That means no YouTube, time limits on English media apps like WTTW, and supervised access for shows on Disney+, which we watch in the Taiwanese Mandarin localization whenever possible.
In America, access to English media will never be a limitation. It can easily become an addiction, though, and for a kid, the language of entertainment quickly becomes the language of preference.
Encourage Chinese media
That said, there are a lot of Chinese shows on YouTube that we would like for the kids to be able to access, and for that, I use yt-dlp to download entire playlists at a time. Then for access, I run a Jellyfin instance on my iMac to serve the videos over our router. Yes, being a programmer helps a lot, especially since setting up Jellyfin to be actually usable took a lot of tweaking.
Here are some shows on YouTube that we self-host:
- 宝宝巴士 – Baby Bus: shows, lullabies, and nursery rhymes good for babies and up
- 巧虎 – Qiaohu: lots of Asian-style life lessons. Qiaohu was teaching kids to wear masks 3 years before the Covid-19 pandemic
- 海底小纵队 – Octonauts: a show about saving animals in the ocean that our kids loved
- 小猪佩奇 – Peppa Pig: not the parents’ favorite show because the characters can be kind of obnoxious, but the kids like it
Additionally for older kids, our 8yo has enjoyed:
- 叶罗丽 – Yeluoli, a show about magical dolls and fighting evil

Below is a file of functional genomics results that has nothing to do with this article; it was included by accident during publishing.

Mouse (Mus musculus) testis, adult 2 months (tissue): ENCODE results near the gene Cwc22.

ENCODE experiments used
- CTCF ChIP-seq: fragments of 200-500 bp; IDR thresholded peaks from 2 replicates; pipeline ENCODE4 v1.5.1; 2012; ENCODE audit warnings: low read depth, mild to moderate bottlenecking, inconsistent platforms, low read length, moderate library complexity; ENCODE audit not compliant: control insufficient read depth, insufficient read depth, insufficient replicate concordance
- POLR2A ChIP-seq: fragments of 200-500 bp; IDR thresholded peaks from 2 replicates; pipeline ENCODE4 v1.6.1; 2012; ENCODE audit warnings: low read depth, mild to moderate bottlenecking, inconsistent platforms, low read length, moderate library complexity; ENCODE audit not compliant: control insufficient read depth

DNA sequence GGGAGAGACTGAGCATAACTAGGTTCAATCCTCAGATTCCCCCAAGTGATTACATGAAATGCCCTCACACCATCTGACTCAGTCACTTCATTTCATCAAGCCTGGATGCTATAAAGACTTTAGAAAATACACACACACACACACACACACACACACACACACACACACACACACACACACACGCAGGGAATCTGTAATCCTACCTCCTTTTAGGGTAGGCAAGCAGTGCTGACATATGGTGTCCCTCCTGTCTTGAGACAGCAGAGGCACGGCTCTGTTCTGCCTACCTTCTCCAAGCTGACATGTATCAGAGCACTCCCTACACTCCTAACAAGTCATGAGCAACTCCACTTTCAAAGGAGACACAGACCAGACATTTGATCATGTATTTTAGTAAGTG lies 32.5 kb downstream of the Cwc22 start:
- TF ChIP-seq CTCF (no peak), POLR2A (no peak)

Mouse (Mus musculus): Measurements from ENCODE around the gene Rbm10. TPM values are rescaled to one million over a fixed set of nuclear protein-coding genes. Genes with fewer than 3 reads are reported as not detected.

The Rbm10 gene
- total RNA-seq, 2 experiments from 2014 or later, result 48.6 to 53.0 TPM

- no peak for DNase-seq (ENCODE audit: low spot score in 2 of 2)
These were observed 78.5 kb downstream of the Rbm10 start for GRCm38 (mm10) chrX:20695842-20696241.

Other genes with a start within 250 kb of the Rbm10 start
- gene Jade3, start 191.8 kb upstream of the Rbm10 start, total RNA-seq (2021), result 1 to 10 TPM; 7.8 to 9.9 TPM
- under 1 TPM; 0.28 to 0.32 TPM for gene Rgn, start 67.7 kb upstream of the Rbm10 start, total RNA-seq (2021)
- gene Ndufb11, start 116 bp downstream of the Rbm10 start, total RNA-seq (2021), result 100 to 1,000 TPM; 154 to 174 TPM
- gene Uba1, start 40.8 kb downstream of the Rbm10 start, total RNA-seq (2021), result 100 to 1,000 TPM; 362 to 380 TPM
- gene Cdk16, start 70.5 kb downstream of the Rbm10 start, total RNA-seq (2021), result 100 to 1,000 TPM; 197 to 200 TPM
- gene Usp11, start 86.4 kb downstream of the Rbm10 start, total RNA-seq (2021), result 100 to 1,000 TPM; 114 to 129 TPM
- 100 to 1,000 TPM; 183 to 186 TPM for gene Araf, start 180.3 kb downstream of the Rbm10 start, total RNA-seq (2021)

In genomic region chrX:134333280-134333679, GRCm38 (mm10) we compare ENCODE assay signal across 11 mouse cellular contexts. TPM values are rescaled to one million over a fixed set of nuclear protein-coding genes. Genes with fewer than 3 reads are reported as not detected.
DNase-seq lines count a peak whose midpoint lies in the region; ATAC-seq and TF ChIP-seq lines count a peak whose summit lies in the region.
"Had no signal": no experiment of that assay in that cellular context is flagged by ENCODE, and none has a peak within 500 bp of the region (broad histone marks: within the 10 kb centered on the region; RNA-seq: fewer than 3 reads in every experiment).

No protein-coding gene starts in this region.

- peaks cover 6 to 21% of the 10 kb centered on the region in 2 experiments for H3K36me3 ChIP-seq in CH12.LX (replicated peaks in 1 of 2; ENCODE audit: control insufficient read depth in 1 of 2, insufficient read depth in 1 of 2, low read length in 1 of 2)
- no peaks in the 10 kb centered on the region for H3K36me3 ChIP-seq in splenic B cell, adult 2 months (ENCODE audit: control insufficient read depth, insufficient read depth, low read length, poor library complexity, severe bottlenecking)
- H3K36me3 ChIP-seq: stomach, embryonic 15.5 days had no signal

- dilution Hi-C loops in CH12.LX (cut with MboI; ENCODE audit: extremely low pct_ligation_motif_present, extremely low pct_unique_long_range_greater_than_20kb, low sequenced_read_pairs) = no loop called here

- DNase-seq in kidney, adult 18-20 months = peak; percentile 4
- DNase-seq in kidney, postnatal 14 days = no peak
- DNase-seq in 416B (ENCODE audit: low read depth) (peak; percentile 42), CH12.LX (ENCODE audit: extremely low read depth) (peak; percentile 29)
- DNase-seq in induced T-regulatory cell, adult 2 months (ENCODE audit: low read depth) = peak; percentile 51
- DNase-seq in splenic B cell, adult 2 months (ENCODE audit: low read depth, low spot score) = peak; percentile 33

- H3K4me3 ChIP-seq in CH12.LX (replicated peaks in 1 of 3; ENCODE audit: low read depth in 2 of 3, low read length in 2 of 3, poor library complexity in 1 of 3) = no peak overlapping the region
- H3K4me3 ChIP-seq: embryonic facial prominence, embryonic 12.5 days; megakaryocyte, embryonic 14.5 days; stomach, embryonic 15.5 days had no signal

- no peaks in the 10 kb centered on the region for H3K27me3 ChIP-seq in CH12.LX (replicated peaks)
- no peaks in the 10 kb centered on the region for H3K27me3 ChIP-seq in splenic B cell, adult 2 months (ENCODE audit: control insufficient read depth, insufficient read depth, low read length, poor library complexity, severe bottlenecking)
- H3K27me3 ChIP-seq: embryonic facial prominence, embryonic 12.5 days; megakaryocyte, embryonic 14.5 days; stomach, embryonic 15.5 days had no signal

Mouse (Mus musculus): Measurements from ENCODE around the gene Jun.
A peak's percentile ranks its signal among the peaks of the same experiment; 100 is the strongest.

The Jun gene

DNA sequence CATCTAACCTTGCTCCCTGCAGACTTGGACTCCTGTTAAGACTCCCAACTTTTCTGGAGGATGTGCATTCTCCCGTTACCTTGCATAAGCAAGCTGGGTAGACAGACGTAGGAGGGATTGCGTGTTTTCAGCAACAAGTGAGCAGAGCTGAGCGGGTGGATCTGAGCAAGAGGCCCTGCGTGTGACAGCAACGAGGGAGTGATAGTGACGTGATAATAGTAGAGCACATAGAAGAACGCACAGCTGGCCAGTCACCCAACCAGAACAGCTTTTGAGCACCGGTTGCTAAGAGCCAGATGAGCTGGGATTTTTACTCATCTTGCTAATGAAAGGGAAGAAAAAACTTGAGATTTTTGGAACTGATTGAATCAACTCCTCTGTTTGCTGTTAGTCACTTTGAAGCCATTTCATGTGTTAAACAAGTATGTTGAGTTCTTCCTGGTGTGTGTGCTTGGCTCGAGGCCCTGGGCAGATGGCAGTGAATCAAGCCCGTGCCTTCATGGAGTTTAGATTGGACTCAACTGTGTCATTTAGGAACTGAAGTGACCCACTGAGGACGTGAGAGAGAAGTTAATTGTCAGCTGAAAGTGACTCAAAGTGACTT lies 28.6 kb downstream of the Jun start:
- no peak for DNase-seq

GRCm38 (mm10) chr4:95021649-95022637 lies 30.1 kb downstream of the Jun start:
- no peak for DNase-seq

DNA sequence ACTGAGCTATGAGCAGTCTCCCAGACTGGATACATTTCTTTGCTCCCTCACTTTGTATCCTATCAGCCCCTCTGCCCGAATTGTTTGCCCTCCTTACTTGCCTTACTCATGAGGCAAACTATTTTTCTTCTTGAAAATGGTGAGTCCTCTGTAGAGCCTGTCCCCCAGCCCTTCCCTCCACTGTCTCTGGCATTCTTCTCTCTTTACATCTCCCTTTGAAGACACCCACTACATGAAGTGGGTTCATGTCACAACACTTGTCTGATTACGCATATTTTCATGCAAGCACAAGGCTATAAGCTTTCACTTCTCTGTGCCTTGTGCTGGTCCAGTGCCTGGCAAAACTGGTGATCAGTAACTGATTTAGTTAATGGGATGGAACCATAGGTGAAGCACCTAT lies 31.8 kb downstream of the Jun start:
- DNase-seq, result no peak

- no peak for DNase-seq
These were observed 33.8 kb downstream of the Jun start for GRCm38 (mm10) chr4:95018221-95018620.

- 小花仙 – Xiaohuaxian, a story about a girl with a magic bracelet
- 绿野仙踪 – The Wizard of Oz: a favorite of Cici’s from her childhood. It’s an anime remix of the Wizard of Oz that was originally in Japanese, but she watched it as a kid in China
- 还珠格格 – A period drama about a fake princess
- 白蛇 – An animated movie about a demon snake and the snake catcher who finds her – EDIT – I forgot this one’s not a kids’ show. There is definitely a sex scene. That said, it’s pretty subtle and it went over our kids’ heads.
You can filter your YouTube search results for playlists. When you give
yt-dlp the URL of a playlist, it will download the entire thing.
There are also a few shows / movies that the kids enjoy on Disney+ in the Taiwanese Mandarin localization:
- The Lion Guard – a show about one of Simba’s sons. Almost the entire show has been localized in Taiwanese Mandarin.
- Bluey – a show about an Australian dog family. About a third or a fourth of this show has been localized.
Finally, we used to let the kids watch YouKu as much as they want, but unfortunately there are stupid slapstick humor shows on that as well that our son loves and learns bad habits from. It’s still more regulated than YouTube though, so we feel safer letting them have unsupervised access than we do with YouTube.